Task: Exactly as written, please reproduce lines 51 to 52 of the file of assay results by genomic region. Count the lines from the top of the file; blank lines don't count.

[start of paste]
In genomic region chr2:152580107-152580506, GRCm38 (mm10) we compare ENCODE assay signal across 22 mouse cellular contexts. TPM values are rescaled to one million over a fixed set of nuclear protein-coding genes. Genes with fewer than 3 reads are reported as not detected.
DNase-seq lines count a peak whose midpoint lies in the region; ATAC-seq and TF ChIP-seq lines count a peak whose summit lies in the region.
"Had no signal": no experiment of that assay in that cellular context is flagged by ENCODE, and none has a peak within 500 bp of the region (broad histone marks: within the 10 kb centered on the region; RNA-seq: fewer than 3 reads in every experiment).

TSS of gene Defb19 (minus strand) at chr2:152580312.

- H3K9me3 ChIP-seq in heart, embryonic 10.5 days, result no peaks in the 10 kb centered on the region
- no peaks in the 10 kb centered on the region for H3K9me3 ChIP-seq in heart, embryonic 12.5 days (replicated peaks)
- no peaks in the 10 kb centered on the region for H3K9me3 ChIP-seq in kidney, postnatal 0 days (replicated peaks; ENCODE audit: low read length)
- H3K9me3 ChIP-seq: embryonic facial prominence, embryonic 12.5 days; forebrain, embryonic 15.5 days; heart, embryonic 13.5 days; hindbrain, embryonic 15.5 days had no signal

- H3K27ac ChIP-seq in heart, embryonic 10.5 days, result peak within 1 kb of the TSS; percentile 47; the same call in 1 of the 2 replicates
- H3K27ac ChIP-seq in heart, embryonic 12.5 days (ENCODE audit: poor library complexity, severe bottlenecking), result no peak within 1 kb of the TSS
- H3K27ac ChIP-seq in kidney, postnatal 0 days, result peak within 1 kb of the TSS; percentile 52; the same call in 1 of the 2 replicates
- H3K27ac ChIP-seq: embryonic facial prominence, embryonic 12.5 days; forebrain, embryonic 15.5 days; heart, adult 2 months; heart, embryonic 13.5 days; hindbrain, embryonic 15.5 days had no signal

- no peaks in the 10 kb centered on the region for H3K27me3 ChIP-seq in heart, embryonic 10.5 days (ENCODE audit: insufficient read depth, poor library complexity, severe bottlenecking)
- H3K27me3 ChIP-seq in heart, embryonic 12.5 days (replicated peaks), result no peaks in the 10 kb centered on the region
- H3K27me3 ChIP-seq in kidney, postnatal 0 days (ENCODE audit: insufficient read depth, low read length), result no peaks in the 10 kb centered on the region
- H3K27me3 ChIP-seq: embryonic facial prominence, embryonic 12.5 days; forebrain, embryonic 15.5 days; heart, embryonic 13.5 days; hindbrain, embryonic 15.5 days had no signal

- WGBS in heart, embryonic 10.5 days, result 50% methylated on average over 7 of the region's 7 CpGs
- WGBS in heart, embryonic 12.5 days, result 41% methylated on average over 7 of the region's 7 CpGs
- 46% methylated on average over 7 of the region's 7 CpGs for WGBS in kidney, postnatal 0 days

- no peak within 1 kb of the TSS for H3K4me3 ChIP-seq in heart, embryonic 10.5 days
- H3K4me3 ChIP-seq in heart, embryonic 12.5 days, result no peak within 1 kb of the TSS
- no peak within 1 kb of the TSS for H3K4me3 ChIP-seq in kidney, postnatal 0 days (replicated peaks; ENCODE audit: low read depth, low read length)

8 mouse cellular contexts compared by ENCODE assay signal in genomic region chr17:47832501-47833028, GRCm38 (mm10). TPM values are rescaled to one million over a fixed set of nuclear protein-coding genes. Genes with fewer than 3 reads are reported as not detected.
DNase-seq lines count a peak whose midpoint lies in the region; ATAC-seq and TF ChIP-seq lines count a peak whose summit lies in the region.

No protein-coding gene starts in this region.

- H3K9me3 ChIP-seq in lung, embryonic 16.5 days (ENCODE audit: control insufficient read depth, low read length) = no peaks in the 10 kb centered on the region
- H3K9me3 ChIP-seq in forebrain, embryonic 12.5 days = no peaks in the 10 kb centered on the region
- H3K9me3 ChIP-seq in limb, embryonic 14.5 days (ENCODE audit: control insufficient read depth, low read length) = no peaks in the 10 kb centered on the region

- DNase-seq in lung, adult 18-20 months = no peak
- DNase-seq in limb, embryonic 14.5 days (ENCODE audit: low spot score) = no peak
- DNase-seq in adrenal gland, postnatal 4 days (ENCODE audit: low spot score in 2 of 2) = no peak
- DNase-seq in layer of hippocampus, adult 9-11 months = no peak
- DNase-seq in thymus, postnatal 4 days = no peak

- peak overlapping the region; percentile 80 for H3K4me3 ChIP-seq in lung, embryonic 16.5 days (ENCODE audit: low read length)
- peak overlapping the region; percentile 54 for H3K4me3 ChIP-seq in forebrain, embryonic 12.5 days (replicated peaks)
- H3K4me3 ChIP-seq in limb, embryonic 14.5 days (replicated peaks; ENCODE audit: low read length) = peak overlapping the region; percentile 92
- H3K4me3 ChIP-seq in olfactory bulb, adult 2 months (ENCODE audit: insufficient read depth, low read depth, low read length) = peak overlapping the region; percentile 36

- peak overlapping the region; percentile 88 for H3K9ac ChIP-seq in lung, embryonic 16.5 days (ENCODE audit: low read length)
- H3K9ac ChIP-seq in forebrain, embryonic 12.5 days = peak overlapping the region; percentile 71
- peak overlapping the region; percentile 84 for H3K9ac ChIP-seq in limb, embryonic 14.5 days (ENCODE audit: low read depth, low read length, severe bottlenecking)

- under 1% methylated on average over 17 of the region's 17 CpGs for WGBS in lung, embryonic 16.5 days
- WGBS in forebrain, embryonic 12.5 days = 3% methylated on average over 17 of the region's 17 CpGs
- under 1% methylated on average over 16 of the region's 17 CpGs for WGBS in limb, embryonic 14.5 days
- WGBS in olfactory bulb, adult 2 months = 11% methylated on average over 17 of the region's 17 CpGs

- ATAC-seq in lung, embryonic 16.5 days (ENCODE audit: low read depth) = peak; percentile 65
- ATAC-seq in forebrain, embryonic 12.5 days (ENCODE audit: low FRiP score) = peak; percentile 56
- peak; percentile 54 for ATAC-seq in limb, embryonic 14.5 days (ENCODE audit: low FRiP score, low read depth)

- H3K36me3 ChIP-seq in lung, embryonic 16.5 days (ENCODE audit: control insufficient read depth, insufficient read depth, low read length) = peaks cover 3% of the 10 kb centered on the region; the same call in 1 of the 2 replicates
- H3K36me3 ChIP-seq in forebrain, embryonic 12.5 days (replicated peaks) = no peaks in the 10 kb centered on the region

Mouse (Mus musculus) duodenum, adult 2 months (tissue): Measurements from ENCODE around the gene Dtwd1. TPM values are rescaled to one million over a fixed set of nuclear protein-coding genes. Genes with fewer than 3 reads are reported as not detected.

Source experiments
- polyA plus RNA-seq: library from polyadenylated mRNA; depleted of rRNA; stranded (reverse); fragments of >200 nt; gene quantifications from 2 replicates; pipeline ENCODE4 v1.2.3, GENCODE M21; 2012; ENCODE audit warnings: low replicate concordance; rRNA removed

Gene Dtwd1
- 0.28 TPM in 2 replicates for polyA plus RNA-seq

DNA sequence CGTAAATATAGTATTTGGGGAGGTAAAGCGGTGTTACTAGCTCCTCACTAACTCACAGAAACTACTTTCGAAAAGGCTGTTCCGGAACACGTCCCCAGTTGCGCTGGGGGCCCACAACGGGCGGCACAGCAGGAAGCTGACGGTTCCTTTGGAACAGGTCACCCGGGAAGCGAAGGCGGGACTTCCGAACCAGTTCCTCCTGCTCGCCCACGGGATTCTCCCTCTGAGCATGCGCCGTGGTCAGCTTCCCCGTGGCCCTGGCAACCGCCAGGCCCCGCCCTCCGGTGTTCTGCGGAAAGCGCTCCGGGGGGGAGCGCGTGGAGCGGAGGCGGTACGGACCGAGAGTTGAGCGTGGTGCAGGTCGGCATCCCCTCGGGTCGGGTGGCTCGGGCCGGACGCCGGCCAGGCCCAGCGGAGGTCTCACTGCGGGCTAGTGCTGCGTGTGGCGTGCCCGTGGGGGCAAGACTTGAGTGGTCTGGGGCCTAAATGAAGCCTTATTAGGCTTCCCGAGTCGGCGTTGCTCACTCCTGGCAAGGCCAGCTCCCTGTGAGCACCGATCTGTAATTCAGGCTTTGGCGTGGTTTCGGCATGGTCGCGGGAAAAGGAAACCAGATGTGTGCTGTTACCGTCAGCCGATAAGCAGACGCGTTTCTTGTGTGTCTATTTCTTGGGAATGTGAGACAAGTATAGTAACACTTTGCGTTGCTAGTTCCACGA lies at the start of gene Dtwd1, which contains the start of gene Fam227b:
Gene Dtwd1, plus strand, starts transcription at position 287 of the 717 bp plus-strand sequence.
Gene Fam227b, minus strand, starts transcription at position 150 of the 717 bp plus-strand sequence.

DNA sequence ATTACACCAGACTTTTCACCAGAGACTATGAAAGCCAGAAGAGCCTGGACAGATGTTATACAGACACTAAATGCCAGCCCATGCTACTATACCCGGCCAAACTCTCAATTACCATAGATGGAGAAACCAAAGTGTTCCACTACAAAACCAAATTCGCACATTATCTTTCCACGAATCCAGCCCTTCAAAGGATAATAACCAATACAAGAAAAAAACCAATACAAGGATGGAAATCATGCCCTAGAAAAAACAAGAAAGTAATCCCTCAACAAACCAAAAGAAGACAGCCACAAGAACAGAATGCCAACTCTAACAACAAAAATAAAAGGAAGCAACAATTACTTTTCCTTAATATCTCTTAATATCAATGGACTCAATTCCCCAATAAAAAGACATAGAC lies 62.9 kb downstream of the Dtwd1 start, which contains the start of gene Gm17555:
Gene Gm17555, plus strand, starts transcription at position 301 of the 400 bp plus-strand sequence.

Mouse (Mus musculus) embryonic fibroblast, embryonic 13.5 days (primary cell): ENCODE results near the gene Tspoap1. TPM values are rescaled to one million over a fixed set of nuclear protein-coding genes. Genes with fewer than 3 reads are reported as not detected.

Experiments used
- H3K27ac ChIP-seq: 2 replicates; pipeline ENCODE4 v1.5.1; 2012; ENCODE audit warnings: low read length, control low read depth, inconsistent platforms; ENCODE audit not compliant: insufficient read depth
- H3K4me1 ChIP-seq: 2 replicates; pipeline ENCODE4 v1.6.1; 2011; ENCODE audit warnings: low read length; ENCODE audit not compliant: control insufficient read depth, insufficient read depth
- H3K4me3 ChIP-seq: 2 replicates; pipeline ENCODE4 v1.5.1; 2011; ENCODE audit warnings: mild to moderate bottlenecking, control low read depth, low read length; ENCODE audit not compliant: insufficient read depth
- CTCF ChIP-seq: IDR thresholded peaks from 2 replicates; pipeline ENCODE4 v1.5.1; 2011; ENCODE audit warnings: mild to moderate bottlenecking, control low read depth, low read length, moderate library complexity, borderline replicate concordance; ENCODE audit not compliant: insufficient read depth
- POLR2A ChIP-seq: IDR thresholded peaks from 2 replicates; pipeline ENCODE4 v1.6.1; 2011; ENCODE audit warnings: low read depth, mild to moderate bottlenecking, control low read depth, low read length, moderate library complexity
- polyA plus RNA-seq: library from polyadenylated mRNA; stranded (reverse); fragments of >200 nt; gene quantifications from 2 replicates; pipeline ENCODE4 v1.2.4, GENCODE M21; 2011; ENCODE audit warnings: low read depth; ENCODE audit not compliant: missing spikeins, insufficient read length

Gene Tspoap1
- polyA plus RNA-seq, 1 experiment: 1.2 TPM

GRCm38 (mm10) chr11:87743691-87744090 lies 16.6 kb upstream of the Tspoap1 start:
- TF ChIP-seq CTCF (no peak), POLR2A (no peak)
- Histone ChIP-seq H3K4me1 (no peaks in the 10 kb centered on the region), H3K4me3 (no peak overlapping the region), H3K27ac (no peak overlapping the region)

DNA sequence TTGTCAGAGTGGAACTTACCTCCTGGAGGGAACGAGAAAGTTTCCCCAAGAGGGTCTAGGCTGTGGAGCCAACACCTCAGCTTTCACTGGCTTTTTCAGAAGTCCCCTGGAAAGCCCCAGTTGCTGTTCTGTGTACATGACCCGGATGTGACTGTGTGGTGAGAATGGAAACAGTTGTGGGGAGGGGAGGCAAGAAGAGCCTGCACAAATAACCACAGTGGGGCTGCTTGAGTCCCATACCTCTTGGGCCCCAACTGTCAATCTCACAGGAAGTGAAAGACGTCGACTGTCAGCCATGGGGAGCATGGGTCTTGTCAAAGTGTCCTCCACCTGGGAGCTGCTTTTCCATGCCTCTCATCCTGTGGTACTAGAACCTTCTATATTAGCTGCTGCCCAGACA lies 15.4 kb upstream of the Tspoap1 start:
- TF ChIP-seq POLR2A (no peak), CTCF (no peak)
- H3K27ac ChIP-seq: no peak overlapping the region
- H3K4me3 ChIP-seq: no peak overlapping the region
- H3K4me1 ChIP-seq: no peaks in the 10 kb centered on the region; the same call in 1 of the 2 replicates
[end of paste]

Source experiments
- polyA plus RNA-seq: library from polyadenylated mRNA; depleted of rRNA; stranded (reverse); fragments of >200 nt; gene quantifications from 2 replicates; pipeline ENCODE4 v1.2.3, GENCODE M21; 2012; ENCODE audit warnings: low replicate concordance; rRNA removed